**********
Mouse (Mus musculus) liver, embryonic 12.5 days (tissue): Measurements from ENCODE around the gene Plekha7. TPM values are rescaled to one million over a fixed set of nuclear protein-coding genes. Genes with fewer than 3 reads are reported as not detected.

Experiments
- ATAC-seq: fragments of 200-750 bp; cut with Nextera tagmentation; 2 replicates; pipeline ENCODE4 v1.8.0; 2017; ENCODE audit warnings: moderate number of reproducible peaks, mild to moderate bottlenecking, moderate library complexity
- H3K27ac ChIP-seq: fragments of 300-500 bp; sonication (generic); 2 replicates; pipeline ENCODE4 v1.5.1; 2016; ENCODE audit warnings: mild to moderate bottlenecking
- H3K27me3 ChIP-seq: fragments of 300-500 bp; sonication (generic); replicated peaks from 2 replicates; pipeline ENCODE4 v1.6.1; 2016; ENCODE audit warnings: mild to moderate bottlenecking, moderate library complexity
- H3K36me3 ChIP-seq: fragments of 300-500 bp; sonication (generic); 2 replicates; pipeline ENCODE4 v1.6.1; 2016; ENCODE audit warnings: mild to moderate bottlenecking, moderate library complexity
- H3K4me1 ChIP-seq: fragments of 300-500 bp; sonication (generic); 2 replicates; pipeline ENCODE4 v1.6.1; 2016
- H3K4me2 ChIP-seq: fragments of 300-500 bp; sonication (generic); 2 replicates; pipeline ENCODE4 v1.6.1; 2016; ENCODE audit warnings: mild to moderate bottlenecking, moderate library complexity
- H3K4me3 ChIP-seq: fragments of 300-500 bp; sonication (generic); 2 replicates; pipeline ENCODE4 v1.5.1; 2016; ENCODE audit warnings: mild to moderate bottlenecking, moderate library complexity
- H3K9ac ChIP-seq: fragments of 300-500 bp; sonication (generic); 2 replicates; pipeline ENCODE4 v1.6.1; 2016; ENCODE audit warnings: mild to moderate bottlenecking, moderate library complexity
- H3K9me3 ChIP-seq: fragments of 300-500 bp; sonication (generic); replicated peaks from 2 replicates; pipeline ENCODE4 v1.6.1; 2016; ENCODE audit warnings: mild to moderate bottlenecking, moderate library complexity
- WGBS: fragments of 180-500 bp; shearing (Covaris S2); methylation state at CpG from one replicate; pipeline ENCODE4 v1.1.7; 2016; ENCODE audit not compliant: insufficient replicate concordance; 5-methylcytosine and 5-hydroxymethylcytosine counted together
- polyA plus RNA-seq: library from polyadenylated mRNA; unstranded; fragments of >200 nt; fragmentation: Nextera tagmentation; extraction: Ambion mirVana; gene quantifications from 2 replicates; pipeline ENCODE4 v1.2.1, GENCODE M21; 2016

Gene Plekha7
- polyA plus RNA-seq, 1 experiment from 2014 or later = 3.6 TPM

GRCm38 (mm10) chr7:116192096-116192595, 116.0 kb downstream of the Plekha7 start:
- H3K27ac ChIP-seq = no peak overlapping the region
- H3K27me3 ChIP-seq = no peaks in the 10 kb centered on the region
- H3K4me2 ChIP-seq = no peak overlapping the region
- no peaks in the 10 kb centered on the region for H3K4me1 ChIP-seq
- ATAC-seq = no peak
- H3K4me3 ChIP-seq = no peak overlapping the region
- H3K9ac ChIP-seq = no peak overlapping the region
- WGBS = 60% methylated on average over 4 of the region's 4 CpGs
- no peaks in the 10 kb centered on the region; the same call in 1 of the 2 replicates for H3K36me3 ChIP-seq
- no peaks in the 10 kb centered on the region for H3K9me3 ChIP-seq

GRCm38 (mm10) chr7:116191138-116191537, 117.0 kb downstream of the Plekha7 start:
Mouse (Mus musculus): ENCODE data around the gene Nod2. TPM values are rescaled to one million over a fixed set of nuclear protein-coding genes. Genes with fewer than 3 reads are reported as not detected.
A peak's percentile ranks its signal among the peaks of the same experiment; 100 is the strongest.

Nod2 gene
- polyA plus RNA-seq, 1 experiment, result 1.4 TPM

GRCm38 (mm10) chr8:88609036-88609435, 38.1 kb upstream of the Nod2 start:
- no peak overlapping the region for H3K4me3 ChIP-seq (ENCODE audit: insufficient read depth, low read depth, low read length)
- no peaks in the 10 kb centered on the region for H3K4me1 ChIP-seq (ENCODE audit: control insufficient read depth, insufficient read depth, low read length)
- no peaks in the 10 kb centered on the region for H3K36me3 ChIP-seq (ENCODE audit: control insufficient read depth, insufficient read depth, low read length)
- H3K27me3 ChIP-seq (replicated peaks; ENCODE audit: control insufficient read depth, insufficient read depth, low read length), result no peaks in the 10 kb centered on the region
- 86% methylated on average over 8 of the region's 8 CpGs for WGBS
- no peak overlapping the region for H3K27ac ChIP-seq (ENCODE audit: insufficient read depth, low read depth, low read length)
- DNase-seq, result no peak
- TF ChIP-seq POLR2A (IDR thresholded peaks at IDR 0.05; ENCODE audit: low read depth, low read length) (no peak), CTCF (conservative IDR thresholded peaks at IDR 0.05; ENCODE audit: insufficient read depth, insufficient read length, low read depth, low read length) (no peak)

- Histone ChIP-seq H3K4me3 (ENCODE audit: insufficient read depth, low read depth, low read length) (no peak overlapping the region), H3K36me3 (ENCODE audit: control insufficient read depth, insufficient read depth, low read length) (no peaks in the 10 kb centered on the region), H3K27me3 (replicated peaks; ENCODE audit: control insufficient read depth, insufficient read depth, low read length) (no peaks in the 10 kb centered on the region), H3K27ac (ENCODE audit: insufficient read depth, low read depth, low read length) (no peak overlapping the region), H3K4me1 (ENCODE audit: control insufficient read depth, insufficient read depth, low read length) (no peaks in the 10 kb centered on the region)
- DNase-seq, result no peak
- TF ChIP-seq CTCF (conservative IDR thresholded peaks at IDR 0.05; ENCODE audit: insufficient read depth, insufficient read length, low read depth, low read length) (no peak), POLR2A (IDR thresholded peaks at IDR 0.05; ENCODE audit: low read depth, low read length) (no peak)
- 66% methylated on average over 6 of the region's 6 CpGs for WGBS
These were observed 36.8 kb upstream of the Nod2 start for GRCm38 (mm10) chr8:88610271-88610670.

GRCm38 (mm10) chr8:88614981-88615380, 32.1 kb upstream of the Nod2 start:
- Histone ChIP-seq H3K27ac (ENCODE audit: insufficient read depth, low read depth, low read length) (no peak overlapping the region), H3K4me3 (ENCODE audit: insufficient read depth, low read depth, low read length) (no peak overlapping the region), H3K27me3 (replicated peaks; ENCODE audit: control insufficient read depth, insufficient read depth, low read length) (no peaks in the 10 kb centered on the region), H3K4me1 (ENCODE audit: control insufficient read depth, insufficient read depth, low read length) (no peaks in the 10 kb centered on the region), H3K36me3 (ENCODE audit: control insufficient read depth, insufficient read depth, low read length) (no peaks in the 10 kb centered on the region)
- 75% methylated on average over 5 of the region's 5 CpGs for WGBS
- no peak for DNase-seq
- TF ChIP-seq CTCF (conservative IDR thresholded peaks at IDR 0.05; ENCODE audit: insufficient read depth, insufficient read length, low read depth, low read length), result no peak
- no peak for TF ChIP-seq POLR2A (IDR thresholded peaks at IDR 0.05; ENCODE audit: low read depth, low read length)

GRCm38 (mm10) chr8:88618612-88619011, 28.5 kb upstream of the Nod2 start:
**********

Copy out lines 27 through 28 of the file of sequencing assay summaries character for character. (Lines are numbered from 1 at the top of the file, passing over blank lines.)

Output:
GRCm38 (mm10) chr7:116191138-116191537, 117.0 kb downstream of the Plekha7 start:
Mouse (Mus musculus): ENCODE data around the gene Nod2. TPM values are rescaled to one million over a fixed set of nuclear protein-coding genes. Genes with fewer than 3 reads are reported as not detected.